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Mon 11 December 2017

Consequences of global warming
Impact on Muslim countries
International issues
Muslim's duty towards the environment

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The Intergovernmental Panel on Climate Change (IPCC) expects that the average global surface temperature could rise 1-4.5°F (0.6-2.5°C) in the next fifty years, and 2.2-10°F (1.4-5.8°C) in the next century, with significant regional variation.

  • Tropical perturbations
The global warming could lead to an increase in the formations and movements of tropical perturbations (typhoons, hurricanes) towards higher latitudes. This trend has already been observed in many places of the world and the recent floods in Iran and India could be a consequence of it even if it is really difficult to establish a genuine relation between a specific event and the global warming. An increase in the frequency and intensity of these cyclones or more generally, the modification of the storm routes could lead to floods or storm surges which could submerge coastal zones and especially archipels. This trend is now established and climatic hazards from tropical origins are probably going to be more and more frequent in the middle latitudes.

  • Sea level rise

Global warming leads naturally to a sea level rise as the ice caps melt slowly under the action of increased temperatures. The phenomenon is also increased by the ozone hole above the Antarctic which allows the ultra-violet radiations to come directly on the southern pole. Normally, these radiations should be stopped by the atmosphere but the increased proportion of greenhouse gases created this hole. However, the rise of the average sea level is especially provoked by the expansion of the surface waters than by the melting of the ice caps and the Alpine glaciers.
Forecasts are really difficult to make as the oceans are still not completely understood by the scientists (a so huge mass of water has still unpredicted reactions and evolutions) but the current estimations forecast predict a rise between 21 and 74 cm by 2100. A lot of low-landed countries are thus concerned by the problem. Unfortunately, all those countries are not equal in front of this problem. For example, the Netherlands will have the economic means to protect their land by coastal defence constructions whereas Bangladesh, which is already often affected by severe floods, will not be able to react properly and will probably see major areas of its territory submerged by the sea. We can here speak about a real geographic problem as the natural disaster is amplified by the powerlessness of the country.

  • Malaria and Dengue Fever


Approximately 270 million people suffer from malaria and 1 to 2 million people die from it yearly, while over 2 billion people are considered at risk of contracting the disease. Malaria generally extends only to places where the minimum winter temperature reaches no lower than 64.4ºF(18ºC). Small outbreaks now occurring north and south of tropical regions are consistent with model projections of potential shifts of conditions conducive to transmission. In the United States, locally transmitted malaria occurred in the 1990s during particularly hot, humid periods in California (as in the ‘80s), as well as in New Jersey, New York, Texas, Georgia, Florida, Michigan, Virginia and Toronto, Canada. One study suggests that the area that could sustain malaria transmission would increase from 45% of the globe to 60%, if atmospheric levels of greenhouse gases reach concentrations equivalent to a doubling of CO2 since the industrial revolution.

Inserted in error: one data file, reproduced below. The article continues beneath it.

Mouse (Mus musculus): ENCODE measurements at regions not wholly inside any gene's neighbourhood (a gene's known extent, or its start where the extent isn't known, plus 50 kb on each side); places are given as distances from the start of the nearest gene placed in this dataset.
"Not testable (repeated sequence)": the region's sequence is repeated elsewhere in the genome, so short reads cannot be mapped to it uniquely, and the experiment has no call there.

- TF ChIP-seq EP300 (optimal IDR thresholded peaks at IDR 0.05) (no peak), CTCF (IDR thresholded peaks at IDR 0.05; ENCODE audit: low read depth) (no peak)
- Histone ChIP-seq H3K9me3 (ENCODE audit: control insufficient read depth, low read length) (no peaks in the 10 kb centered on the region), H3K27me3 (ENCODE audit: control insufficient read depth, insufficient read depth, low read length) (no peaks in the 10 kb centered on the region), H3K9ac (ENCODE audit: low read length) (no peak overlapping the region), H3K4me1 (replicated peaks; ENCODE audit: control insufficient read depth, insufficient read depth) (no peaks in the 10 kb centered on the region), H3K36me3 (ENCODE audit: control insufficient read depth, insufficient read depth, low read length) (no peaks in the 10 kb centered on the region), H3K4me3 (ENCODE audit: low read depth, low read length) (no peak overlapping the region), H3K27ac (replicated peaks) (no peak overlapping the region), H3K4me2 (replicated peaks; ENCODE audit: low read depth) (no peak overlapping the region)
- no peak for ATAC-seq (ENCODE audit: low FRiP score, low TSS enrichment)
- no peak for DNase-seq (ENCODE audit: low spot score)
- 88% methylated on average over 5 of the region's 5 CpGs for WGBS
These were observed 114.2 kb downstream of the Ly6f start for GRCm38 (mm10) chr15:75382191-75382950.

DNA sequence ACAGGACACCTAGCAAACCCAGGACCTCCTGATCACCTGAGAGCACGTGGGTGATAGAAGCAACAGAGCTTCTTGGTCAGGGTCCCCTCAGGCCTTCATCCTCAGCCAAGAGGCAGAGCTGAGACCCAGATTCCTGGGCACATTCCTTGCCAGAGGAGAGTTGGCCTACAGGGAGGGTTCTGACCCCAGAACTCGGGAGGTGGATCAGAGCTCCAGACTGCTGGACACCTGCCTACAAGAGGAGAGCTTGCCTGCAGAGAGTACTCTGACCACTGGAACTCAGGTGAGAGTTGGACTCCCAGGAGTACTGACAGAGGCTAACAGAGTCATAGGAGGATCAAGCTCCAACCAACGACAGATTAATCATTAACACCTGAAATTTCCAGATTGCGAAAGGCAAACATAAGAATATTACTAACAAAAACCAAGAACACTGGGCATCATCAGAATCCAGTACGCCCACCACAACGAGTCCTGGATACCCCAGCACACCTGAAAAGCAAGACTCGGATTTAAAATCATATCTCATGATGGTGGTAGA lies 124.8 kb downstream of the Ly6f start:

Dengue fever

Dengue fever is a prolonged, severe flu-like illness, which in certain forms can be fatal. Unlike yellow fever (caused by a related virus and spread by the same mosquito) there is no vaccine for dengue fever. The mosquitoes that carry dengue fever (Aedes aegypti) are also limited by temperature. Frost kills adult mosquitoes and larvae and is therefore an important limiting factor for spread. Consistent with predictions associated with warming in mountain regions, dengue fever is now being reported at higher elevations at 1240 meters in Central America and 1700 meters in Mexico. The mosquito vector has been reported at 2200 meters in the Colombian Andes. Dengue fever may also be moving south, as its presence in northern Argentina and Australia suggest. Dengue fever (DF) and dengue hemorrhagic fever (DHF) now occur regularly in Asia and throughout Latin America. DF and DHF are among the more alarming of the resurging diseases, according to public health organizations, because of their epidemic nature and the lack of a vaccine.

  • Ecological Impacts: Predators and Prey

Climate plays a role in maintaining the balance among predators and their prey and the ratios of these “functional groups” of species as natural biological controls over pests and pathogens (infectious disease agents).
For example, owls, coyotes and snakes help regulate populations of rodents involved in the transmission of Lyme disease, hantaviruses, arenaviruses (hemorrhagic fevers), leptospirosis and human plague. Likewise, freshwater fish, reptiles, birds and bats limit the abundance of mosquitos, some of which carry malaria, yellow fever, dengue fever and encephalitis.
Reduction and fragmentation of habitat worldwide is reducing predator populations. Excessive reliance on pesticides can kill “friendly” insects and predators. Global warming and increased climate variability can also disrupt biological systems that have evolved over millennia, and which act to control the populations of opportunistic, “nuisance organisms.”

Introduction Impact on Muslim countries


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